Nine people are dead are two people are still missing following flash flooding at the Cold Springs Swimming Hole, north of Payson, according to the Gila County Sheriff's Office.
Meteorologists had issued a Flash Flood Warning surrounding a popular swimming area inside the Tonto National Forest before the water gushed into the narrow canyon.
Deputies say just before 3:30 p.m. on Saturday they received a 911 call regarding a search and rescue operation around the swimming hole for missing individuals.
More than 100 people were at the river swimming on Saturday afternoon when a flash flood came from above them, according to officials. Some people were washed several miles downstream during the incident.
Video shot by witness Disa Alexander shortly after the flood showed a man in a tree holding his baby as water rushed around him. His wife was a short ways away from him, also clinging to a tree.
Five bodies were recovered on Sunday, the other four were recovered on Saturday, GCSO said.
Gila County Sheriff J. Adam Shepherd said crews are continuing to search for others who are still missing at Tonto National Forest.
Deputies, along with Tonto Rim Search and Rescue, the Whispering Pines Fire Department, the U.S. Forest Service and the Arizona Department of Public Safety were able to rescue four people and they were transported to the hospital with hypothermia.
"There's no way of knowing how many people were actually there," Medical District Fire chief Ron Sattelmaier said. "It's pretty much recovery (now). We don't believe there's anybody left out there." The thunderstorm hit about 8 miles upstream along Ellison Creek, which quickly flooded the narrow canyon where the swimmers were enjoying a cool dip on a hot summer day.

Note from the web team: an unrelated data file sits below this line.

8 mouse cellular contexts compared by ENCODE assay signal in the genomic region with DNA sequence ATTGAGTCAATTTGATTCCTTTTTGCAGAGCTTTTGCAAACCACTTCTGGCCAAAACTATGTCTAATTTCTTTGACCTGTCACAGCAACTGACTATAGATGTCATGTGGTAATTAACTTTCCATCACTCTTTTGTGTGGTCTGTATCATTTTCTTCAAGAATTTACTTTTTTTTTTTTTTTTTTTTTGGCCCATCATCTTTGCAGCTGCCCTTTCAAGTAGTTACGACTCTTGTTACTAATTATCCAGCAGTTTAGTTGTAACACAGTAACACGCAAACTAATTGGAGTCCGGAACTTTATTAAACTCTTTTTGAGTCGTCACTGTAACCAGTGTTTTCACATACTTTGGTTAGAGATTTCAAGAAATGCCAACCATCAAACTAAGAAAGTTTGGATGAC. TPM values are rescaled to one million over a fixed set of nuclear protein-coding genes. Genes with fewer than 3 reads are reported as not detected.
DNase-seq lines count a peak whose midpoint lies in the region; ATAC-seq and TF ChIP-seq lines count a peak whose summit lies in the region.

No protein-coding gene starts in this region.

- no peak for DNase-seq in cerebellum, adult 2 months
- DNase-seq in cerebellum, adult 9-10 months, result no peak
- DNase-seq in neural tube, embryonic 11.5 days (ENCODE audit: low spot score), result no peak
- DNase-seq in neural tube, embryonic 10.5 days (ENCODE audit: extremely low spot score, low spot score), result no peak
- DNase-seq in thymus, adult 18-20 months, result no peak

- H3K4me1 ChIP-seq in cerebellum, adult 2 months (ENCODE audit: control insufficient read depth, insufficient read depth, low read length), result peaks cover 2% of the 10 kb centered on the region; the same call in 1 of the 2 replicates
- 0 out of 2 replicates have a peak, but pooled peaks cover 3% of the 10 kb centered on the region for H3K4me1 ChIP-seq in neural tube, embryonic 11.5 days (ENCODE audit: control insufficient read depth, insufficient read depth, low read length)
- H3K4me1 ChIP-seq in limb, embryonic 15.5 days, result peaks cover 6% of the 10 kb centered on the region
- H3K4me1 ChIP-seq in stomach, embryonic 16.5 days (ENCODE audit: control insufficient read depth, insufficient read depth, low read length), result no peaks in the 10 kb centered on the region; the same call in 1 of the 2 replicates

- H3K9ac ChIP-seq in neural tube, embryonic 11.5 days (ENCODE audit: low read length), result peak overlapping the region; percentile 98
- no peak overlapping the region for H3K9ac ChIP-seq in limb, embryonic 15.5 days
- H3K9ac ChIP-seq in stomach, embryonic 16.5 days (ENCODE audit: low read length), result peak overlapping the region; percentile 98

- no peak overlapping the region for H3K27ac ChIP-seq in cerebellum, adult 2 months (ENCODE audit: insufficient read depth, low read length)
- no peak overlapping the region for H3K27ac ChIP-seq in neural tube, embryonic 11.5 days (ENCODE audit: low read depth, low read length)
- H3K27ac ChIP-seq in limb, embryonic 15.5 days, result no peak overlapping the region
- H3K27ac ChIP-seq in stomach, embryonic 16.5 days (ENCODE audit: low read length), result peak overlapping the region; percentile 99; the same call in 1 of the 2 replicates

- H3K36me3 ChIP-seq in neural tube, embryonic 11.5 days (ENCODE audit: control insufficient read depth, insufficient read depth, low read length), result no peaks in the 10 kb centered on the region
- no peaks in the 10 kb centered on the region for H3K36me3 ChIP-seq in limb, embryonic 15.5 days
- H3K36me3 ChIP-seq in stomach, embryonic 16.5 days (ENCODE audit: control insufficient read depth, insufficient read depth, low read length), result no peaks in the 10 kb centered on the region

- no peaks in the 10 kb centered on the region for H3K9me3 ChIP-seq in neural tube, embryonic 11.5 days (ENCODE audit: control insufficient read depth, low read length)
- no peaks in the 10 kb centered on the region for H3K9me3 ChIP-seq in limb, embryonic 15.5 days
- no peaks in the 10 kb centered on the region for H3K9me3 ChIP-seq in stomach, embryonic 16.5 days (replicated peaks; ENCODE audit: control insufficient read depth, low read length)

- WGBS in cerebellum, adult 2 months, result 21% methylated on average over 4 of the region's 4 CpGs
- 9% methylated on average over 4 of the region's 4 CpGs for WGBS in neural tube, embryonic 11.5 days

According to GCSO, the victims range in age from 24-months to in their 60s.
Governor Doug Ducey took to Twitter Sunday afternoon to offer his condolences to the families affected by the tragic incident.
The area sustained heavy rain throughout the region causing flash flooding on Saturday. The weather service estimates that up to 1.5 inches of rain fell over the area over an hour, and that the drainage took at least 30 minutes to reach the swimming hole. The thunderstorm hit about 8 miles upstream along Ellison Creek, which quickly flooded the narrow canyon where the swimmers were enjoying a cool dip a on a hot summer day, with highs in the 80s.
More rain is possible in the area on Sunday. Latest weather conditions can be found here.
"I wish there was a way from keeping people from getting in there during monsoon season. It happens every year. We've just been lucky something like this hasn't been this tragic," Sattelmaier said.
A Flash Flood Watch is in effect for the southeastern part of the state from Sunday afternoon through Monday evening, the National Weather Service says.
The flooding came after a severe thunderstorm pounded down on a nearby remote area that had been burned by a recent wildfire, Sattelmaier said.